Tuesday night I told my daughter when she woke up on Wednesday morning, a woman would be President. I felt excited that she would be witness to this historical event in her lifetime and I envisioned what she would be able to share with future generations.
Wednesday morning she anxiously checked the news for the final results and turned away, stunned. "I can't believe it, how did this happen?" was all she could utter in that dreary early morning hour.
We watched history being made on Tuesday. As a collective we chose to keep media off in terms of the news commentary and simply watched the electoral votes coming in on the New York Times election coverage. As our greatest fear was starting to become a reality, we chose to remain optimistic. My kids would hover over the numbers and then run out of the room when the electoral votes grew higher.
However, in my heart I knew. I knew it was over. Secretly I was having my own personal panic attack yet was trying to encourage my kids at the same time.
I told my husband as we turned in for the night that I hoped I would never wake up because the fear in me was real and mind numbing. I knew that was a cowardly statement but it in the midst of my panic, felt it was easier.
Wednesday morning none of us could speak on the way to school. My son had no words, my daughter sat in disbelief and I was completely non functional. But we showed up. My kids went to school, my husband and I went to work. We found solace in fellow friends and co workers and I found I was glad to be amongst colleagues who were equally shocked. I reminded myself and my children that God is God and we are not. We carried on with as much normalcy as we could muster. I encouraged my kids to be open in their dialogue at school and to call out any messages of hate.
Yet their sadness was evident. They were discouraged. My proud Feminist daughter witnessed a backward step for women and the acceptance that discrimination was not only tolerated, but encouraged.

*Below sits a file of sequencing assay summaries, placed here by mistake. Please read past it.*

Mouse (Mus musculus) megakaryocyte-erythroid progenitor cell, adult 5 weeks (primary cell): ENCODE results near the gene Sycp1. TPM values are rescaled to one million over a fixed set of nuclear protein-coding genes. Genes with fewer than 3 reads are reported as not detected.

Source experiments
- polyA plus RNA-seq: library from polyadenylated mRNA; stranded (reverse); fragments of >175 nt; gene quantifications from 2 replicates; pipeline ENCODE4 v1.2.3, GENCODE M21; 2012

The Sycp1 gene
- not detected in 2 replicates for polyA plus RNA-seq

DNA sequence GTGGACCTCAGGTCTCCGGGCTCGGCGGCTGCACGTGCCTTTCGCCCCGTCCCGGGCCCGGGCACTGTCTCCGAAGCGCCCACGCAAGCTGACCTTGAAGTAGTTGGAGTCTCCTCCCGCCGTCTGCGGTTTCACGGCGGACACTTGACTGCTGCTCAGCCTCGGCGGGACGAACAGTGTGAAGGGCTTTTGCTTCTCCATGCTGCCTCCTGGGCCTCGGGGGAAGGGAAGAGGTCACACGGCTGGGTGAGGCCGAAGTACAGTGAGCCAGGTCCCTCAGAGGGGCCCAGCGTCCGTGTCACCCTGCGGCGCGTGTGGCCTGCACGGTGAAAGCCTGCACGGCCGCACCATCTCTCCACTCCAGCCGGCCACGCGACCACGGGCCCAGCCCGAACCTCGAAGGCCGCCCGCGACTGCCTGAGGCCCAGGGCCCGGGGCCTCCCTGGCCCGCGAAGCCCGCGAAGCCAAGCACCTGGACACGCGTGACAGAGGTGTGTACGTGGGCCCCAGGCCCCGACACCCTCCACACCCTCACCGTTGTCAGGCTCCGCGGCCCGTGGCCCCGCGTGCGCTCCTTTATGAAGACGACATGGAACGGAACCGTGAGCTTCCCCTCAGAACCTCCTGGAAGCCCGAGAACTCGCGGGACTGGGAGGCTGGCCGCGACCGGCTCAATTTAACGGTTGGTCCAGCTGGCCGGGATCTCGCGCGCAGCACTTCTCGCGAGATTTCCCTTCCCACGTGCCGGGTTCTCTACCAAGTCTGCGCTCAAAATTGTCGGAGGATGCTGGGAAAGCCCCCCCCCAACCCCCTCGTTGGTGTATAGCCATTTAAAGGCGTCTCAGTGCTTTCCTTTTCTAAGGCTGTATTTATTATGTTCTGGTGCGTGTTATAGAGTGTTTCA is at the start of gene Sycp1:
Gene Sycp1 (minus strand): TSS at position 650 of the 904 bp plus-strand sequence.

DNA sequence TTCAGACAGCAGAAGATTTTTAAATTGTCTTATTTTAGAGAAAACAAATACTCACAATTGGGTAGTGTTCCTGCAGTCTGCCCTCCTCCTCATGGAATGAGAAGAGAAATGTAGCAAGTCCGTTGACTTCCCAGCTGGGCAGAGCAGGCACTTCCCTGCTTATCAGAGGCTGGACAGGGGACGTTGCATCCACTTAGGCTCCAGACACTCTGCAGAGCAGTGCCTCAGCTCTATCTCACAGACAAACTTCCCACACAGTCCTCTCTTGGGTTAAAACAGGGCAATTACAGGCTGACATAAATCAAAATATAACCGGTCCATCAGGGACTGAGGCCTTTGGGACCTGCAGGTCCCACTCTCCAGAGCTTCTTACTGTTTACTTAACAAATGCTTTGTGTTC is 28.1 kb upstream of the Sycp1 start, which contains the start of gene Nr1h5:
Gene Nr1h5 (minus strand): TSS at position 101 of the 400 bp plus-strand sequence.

I tried. I really did. I tried to encourage my kids yet it was hard because inwardly I was struggling right along with them. But I know we have a greater hope than this world so I pray I adequately conveyed that message.
My son asked if we could move out of the country. He texted me that his teacher was crying and he didn't know what to do.
So you can imagine the irony when I picked up my daughter from school that afternoon. Her first words to me upon opening the car door were, "I don't know if I want to continue attending this school."
Now before I write this let me preface with some facts about the town we live in. We live in a predominately white, upper class community. Kids go straight to Harvard upon graduation and the PSAT exams are offered to 8th graders. We live in a community that shirks away from diversity and prides itself on living within a safe bubble - a very rich bubble, mind you. A bubble that feels comfortably numb against the atrocities in our world.
A bubble where any homeless people that happen upon our town are quietly escorted out by the police and local police calls consist of reporting chicken walking down the street (yes, it was ours).